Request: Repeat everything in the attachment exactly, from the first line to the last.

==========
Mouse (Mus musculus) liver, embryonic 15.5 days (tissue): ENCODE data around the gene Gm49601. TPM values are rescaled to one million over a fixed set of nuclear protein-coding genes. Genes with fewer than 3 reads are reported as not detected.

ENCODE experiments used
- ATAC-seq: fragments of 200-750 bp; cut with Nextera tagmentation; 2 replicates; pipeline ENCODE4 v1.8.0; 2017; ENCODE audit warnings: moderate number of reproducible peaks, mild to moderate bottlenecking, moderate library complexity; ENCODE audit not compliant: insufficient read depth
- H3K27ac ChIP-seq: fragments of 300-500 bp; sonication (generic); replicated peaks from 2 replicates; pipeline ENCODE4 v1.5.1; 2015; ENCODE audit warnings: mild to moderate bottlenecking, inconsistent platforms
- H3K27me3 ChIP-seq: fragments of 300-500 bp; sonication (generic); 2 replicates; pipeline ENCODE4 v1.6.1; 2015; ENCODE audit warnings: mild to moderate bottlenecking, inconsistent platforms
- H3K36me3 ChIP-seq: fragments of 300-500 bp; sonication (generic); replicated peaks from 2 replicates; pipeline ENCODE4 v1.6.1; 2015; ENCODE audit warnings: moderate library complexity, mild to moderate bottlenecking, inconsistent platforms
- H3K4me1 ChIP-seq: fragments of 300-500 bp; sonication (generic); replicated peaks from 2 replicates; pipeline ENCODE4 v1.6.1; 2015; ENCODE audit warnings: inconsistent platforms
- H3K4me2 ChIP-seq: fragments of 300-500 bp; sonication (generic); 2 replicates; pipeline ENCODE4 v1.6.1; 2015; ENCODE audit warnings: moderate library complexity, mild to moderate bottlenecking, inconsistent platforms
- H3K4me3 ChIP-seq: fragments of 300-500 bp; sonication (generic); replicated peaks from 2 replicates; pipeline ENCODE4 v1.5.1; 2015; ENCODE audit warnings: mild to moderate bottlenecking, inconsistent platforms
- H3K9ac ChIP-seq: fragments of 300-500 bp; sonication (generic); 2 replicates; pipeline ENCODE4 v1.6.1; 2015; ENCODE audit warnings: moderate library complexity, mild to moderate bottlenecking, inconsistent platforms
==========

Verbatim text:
Mouse (Mus musculus) liver, embryonic 15.5 days (tissue): ENCODE data around the gene Gm49601. TPM values are rescaled to one million over a fixed set of nuclear protein-coding genes. Genes with fewer than 3 reads are reported as not detected.

ENCODE experiments used
- ATAC-seq: fragments of 200-750 bp; cut with Nextera tagmentation; 2 replicates; pipeline ENCODE4 v1.8.0; 2017; ENCODE audit warnings: moderate number of reproducible peaks, mild to moderate bottlenecking, moderate library complexity; ENCODE audit not compliant: insufficient read depth
- H3K27ac ChIP-seq: fragments of 300-500 bp; sonication (generic); replicated peaks from 2 replicates; pipeline ENCODE4 v1.5.1; 2015; ENCODE audit warnings: mild to moderate bottlenecking, inconsistent platforms
- H3K27me3 ChIP-seq: fragments of 300-500 bp; sonication (generic); 2 replicates; pipeline ENCODE4 v1.6.1; 2015; ENCODE audit warnings: mild to moderate bottlenecking, inconsistent platforms
- H3K36me3 ChIP-seq: fragments of 300-500 bp; sonication (generic); replicated peaks from 2 replicates; pipeline ENCODE4 v1.6.1; 2015; ENCODE audit warnings: moderate library complexity, mild to moderate bottlenecking, inconsistent platforms
- H3K4me1 ChIP-seq: fragments of 300-500 bp; sonication (generic); replicated peaks from 2 replicates; pipeline ENCODE4 v1.6.1; 2015; ENCODE audit warnings: inconsistent platforms
- H3K4me2 ChIP-seq: fragments of 300-500 bp; sonication (generic); 2 replicates; pipeline ENCODE4 v1.6.1; 2015; ENCODE audit warnings: moderate library complexity, mild to moderate bottlenecking, inconsistent platforms
- H3K4me3 ChIP-seq: fragments of 300-500 bp; sonication (generic); replicated peaks from 2 replicates; pipeline ENCODE4 v1.5.1; 2015; ENCODE audit warnings: mild to moderate bottlenecking, inconsistent platforms
- H3K9ac ChIP-seq: fragments of 300-500 bp; sonication (generic); 2 replicates; pipeline ENCODE4 v1.6.1; 2015; ENCODE audit warnings: moderate library complexity, mild to moderate bottlenecking, inconsistent platforms